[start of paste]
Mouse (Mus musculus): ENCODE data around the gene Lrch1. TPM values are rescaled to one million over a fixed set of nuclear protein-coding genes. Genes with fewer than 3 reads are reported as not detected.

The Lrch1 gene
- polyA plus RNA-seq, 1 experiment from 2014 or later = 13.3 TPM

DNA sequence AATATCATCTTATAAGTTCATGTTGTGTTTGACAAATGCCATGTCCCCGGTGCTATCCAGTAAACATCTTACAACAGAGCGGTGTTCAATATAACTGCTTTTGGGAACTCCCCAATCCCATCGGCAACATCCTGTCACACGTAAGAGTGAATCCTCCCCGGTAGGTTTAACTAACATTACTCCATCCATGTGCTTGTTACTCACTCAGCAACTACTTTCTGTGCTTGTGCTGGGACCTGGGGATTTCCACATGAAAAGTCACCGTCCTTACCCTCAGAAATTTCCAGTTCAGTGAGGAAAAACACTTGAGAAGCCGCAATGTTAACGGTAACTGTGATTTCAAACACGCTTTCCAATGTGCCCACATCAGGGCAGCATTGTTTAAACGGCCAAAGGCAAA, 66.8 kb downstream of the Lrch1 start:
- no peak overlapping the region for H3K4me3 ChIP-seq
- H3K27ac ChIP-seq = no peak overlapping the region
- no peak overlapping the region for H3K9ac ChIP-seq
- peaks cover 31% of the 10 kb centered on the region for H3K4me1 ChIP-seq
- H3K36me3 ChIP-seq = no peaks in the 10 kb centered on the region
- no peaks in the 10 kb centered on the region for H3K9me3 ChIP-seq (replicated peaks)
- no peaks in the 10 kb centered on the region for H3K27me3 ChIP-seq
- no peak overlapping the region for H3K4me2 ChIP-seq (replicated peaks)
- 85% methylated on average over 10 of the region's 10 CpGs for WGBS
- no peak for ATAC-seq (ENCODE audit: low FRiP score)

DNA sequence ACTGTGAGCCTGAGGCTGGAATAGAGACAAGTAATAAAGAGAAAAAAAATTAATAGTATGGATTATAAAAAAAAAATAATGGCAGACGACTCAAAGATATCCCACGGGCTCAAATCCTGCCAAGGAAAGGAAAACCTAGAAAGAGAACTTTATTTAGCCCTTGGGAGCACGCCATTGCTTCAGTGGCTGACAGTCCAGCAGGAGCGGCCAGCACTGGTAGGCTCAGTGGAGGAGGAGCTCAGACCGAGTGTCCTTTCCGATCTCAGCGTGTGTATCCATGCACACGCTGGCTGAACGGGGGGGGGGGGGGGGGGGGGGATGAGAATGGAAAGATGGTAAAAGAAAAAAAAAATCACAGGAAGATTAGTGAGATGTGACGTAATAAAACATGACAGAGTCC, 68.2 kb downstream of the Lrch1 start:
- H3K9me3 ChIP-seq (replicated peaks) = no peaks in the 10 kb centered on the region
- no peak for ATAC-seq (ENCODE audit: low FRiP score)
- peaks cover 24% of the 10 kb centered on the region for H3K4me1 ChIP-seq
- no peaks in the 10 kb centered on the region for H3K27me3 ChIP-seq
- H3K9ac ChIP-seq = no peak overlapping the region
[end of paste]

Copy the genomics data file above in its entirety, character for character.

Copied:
Mouse (Mus musculus): ENCODE data around the gene Lrch1. TPM values are rescaled to one million over a fixed set of nuclear protein-coding genes. Genes with fewer than 3 reads are reported as not detected.

The Lrch1 gene
- polyA plus RNA-seq, 1 experiment from 2014 or later = 13.3 TPM

DNA sequence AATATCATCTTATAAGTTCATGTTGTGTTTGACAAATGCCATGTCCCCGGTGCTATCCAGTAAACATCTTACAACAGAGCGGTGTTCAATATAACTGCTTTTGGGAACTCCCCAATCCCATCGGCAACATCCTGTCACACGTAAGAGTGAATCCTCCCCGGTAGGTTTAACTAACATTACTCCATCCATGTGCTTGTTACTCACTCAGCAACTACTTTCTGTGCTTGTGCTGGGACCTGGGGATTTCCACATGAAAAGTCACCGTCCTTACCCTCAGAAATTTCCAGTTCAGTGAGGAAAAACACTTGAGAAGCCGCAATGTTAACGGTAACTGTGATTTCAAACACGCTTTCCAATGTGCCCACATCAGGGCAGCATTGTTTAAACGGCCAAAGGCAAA, 66.8 kb downstream of the Lrch1 start:
- no peak overlapping the region for H3K4me3 ChIP-seq
- H3K27ac ChIP-seq = no peak overlapping the region
- no peak overlapping the region for H3K9ac ChIP-seq
- peaks cover 31% of the 10 kb centered on the region for H3K4me1 ChIP-seq
- H3K36me3 ChIP-seq = no peaks in the 10 kb centered on the region
- no peaks in the 10 kb centered on the region for H3K9me3 ChIP-seq (replicated peaks)
- no peaks in the 10 kb centered on the region for H3K27me3 ChIP-seq
- no peak overlapping the region for H3K4me2 ChIP-seq (replicated peaks)
- 85% methylated on average over 10 of the region's 10 CpGs for WGBS
- no peak for ATAC-seq (ENCODE audit: low FRiP score)

DNA sequence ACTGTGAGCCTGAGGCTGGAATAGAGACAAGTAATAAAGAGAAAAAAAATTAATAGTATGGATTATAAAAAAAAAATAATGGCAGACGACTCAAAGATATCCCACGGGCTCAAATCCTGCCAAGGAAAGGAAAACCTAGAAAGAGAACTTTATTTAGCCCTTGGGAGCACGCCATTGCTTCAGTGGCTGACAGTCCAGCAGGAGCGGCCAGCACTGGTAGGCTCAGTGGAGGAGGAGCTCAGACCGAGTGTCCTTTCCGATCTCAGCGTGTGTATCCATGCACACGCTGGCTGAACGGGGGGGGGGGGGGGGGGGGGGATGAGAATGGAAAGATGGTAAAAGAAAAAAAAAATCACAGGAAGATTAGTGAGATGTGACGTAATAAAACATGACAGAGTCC, 68.2 kb downstream of the Lrch1 start:
- H3K9me3 ChIP-seq (replicated peaks) = no peaks in the 10 kb centered on the region
- no peak for ATAC-seq (ENCODE audit: low FRiP score)
- peaks cover 24% of the 10 kb centered on the region for H3K4me1 ChIP-seq
- no peaks in the 10 kb centered on the region for H3K27me3 ChIP-seq
- H3K9ac ChIP-seq = no peak overlapping the region